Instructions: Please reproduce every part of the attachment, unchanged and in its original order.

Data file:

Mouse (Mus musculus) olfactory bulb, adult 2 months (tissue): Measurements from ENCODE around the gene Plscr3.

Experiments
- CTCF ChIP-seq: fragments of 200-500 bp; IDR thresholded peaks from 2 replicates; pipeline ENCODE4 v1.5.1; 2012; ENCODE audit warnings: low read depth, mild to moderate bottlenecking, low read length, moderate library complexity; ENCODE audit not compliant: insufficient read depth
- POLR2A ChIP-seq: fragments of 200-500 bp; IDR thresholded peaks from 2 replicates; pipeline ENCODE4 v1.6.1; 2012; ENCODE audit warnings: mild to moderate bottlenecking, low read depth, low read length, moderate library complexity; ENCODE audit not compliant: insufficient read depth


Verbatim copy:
Mouse (Mus musculus) olfactory bulb, adult 2 months (tissue): Measurements from ENCODE around the gene Plscr3.

Experiments
- CTCF ChIP-seq: fragments of 200-500 bp; IDR thresholded peaks from 2 replicates; pipeline ENCODE4 v1.5.1; 2012; ENCODE audit warnings: low read depth, mild to moderate bottlenecking, low read length, moderate library complexity; ENCODE audit not compliant: insufficient read depth
- POLR2A ChIP-seq: fragments of 200-500 bp; IDR thresholded peaks from 2 replicates; pipeline ENCODE4 v1.6.1; 2012; ENCODE audit warnings: mild to moderate bottlenecking, low read depth, low read length, moderate library complexity; ENCODE audit not compliant: insufficient read depth